Employees, grad students explore university’s “ethos” through Ethics Table

Jeremy Bendik-Keymer considers ethics a key path to creating community.

As the university’s Beamer – Schneider Professor in Ethics, he is tasked with promoting ethics throughout Case Western Reserve’s undergraduate curriculum. But upon arriving on campus in 2010, he chose to embrace an even broader assignment: to encourage conversation and reflection about ethics among faculty, staff and graduate students.

Where to start? Inspiration came in the form of a classroom ethics program emeritus law professor Robert Lawry led in the 1990s. The Kent H. Smith Charitable Trust supported that program, and also had endowed the Beamer-Schneider professorship. At Bendik-Keymer’s request, the trust’s leaders supported a new universitywide initiative, the Ethics Table.

A cohort of 16 individuals drawn from across Case Western Reserve came together last summer to explore the idea of a “university ethos” and ways they could promote a learning environment replete with inclusion and integrity. They started with a week of daily sessions, then gathered regularly throughout the academic year both on and off campus.

Participants discussed readings such as Alice Munro’s Runaway and the 2011 common reading book Justice: What’s the Right Thing to Do? by Michael Sandel. At each meeting, group members presented their perspective on ethics in the university.

“The table provided a unique opportunity to sit down with others from across campus, exchange ideas and grapple with tough issues,” said member Betsy Banks, director of the Center for Civic Engagement and Learning. “The result has been a meaningful and intellectually rich dialogue around topics that are important to us as members of the CWRU community.”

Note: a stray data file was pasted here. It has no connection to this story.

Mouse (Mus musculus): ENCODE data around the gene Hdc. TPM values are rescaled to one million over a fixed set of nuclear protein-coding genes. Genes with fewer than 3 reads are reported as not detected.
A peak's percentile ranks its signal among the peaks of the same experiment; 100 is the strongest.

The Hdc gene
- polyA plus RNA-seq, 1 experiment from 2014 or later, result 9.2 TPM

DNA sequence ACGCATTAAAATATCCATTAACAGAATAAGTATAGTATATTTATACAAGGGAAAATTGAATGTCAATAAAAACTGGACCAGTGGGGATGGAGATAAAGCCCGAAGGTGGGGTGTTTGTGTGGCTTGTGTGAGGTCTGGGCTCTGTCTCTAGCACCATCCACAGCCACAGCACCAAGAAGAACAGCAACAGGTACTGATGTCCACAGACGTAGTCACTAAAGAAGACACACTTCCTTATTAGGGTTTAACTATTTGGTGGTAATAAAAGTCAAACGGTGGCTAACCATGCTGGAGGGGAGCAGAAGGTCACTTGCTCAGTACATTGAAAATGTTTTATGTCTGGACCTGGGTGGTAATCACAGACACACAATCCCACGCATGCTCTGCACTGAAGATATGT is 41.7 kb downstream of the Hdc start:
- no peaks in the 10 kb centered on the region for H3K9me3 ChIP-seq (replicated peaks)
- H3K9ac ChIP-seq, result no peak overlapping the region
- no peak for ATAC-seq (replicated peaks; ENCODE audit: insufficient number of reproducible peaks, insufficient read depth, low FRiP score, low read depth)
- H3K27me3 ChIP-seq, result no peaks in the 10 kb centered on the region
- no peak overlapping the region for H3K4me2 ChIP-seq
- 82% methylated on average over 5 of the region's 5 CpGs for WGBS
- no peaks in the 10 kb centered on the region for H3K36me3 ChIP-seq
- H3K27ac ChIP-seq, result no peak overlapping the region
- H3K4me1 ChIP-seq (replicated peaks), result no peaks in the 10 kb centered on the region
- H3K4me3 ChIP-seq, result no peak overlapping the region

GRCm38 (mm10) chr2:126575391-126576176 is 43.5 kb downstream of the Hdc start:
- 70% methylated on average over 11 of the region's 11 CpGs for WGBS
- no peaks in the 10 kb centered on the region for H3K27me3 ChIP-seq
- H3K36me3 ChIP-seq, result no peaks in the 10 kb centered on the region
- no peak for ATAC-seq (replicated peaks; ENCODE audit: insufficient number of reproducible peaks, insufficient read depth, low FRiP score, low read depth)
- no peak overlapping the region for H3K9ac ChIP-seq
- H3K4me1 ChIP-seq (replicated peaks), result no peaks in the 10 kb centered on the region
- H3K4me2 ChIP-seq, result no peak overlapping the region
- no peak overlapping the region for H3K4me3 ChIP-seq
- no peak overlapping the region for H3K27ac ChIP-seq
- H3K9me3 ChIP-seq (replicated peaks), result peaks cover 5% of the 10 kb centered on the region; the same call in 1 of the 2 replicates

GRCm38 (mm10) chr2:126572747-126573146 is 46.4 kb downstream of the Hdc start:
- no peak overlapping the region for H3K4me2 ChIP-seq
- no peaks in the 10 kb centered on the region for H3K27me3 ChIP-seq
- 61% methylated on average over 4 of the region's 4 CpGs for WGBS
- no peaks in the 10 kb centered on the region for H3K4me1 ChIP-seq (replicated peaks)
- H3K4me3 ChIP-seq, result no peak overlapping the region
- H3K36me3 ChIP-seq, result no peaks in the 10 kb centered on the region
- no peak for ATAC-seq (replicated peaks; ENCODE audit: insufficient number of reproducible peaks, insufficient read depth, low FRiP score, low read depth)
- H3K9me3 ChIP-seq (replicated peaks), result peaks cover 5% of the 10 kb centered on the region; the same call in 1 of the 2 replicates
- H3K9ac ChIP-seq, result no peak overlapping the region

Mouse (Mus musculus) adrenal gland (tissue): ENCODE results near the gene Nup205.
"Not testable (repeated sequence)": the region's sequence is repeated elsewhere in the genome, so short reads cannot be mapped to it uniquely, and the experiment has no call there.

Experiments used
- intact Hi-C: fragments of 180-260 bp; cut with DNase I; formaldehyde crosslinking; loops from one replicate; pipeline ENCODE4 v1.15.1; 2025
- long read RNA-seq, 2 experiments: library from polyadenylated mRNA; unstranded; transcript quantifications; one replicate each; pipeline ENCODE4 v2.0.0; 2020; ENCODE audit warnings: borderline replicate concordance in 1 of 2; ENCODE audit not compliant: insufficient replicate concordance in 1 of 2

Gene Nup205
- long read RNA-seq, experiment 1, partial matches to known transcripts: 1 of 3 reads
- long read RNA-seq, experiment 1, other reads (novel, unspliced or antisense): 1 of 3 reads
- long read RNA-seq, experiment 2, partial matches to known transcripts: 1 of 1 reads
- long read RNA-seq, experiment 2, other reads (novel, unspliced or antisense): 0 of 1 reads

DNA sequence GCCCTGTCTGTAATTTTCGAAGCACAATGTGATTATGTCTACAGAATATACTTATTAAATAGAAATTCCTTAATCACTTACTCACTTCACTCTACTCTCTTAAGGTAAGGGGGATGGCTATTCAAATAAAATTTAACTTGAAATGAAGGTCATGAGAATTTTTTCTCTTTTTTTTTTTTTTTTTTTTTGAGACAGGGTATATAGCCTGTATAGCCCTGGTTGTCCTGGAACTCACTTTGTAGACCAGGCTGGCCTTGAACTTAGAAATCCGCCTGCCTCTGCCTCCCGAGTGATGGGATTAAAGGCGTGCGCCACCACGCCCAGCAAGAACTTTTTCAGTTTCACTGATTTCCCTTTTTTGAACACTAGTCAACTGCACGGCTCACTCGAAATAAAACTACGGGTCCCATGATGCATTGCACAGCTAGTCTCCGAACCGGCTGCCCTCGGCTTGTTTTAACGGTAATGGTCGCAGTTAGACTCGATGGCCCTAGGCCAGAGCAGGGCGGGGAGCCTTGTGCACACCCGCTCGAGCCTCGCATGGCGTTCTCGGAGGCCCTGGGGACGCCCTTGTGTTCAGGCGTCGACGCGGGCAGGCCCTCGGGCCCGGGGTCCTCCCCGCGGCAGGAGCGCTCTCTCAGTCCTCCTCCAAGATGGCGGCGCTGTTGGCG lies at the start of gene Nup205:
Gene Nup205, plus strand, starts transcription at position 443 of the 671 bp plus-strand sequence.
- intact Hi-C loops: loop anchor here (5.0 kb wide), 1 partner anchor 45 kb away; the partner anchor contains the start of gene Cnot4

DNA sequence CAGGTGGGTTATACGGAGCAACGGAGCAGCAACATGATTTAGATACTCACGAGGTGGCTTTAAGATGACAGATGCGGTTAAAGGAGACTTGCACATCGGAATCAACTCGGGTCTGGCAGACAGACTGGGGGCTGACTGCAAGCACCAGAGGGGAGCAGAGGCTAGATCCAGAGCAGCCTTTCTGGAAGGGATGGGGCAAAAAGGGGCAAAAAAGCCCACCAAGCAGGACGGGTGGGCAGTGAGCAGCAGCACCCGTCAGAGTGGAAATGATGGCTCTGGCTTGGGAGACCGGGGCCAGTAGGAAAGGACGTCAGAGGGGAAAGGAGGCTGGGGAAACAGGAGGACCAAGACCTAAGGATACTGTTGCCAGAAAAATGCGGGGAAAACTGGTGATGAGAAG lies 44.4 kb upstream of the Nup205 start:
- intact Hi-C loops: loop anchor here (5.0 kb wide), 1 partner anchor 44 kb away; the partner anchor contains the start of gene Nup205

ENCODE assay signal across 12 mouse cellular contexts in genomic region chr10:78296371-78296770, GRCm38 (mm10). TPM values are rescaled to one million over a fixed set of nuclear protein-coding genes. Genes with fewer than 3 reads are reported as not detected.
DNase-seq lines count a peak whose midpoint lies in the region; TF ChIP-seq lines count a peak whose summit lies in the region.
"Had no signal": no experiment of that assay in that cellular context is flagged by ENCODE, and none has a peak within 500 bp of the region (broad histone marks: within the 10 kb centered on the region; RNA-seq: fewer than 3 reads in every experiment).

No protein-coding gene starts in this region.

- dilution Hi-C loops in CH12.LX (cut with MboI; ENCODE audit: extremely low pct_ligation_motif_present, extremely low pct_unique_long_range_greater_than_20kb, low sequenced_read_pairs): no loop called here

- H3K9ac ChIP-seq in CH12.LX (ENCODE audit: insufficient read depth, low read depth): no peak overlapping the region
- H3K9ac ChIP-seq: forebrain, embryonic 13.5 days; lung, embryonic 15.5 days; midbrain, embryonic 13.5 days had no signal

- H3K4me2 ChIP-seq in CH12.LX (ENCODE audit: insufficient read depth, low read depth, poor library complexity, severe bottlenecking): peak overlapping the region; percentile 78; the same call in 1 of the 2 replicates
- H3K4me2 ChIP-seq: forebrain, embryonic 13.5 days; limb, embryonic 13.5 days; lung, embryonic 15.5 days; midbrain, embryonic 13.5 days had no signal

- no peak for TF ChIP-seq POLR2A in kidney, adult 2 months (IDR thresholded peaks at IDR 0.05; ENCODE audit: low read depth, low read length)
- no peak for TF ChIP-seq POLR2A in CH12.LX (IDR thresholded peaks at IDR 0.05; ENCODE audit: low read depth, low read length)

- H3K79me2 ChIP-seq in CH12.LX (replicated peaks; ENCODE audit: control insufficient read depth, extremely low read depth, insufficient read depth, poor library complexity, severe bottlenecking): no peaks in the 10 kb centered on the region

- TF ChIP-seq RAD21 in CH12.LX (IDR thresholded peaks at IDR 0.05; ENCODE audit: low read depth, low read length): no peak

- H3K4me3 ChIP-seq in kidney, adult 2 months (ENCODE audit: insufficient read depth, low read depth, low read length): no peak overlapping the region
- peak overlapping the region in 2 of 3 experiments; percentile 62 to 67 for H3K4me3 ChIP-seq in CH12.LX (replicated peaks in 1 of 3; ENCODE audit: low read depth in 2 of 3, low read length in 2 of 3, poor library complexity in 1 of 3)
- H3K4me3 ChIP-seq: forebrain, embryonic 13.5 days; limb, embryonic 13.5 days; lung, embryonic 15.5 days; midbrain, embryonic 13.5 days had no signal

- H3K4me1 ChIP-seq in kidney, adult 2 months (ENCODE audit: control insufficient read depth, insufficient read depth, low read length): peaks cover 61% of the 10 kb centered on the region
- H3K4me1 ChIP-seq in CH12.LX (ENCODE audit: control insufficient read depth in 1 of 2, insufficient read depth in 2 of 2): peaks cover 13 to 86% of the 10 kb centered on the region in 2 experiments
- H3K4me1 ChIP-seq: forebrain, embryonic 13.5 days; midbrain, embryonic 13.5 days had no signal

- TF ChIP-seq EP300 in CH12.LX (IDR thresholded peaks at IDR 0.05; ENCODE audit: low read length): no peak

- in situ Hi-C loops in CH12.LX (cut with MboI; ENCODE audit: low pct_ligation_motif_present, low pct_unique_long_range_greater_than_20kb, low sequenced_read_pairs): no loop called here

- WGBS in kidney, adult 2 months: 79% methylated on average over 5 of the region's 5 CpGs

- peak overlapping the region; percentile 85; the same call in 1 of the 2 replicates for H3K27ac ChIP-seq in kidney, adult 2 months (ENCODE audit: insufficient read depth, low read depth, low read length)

The group operated using an approach from early childhood education called an “emergent process,” in which members allowed goals to grow out of their own interests.

“This takes a lot of patience and dialogue, including comfort with some awkward moments,” Bendik-Keymer said.

Ultimately the group chose to focus on relationship development as the central element of its work.

“It’s something a community cultivates together through getting to know each other’s values,” Bendik-Keymer noted.

The ethics table’s final official meeting was a two-day retreat in May, where members of the group looked at how they could move forward together in furthering ethical actions across the university. Members of the ethics table plan to host regular dinners as a group, as well as sponsor an ethics film night and other activities for the university community.

Members of the group were: Banks; Bendik-Keymer; Nicole Deming, assistant professor of bioethics, director of medical education and co-director of the bioethics master’s program; Sarah Gridley, assistant professor of English and creative writing; Mary Holmes, SAGES instructor; Megan Jewell, director of the University Writing Center; Kenneth Johnson, graduate student and affiliate of the Inamori International Center for Ethics and Excellence; Kathryn Mercer, professor of legal writing; Mark Pedretti, English lecturer; Adam Perzynski, SAGES instructor; Rolfe Petschek, professor of physics; Drew Poppleton, assistant director for experiential learning in the Career Center; Suzanne Rivera, associate vice president for research; Rachel Sternberg, associate professor of classics; Tracy Wilson-Holden, director of research education; Jeffery Wolkowitz, dean of Undergraduate Studies; and Peter Yang, associate professor of German.

For Rivera, who joined the university in early 2011, getting to know people from all parts of the campus community was the driving force behind joining the ethics table—and it paid off.

“My favorite thing about it has been the friendships I have made with smart, talented and virtuous people across various disciplines and departments,” she said. “I probably would not have crossed paths with most of my ethics tablemates without having participated, so I feel especially grateful to be part of this group.”

The second group—or “pulse,” as it’s known—of the ethics table is slated for the 2013–14 academic year.  For more information, contact Bendik-Keymer, email the entire group at ethicstable@case.edu or visit their website.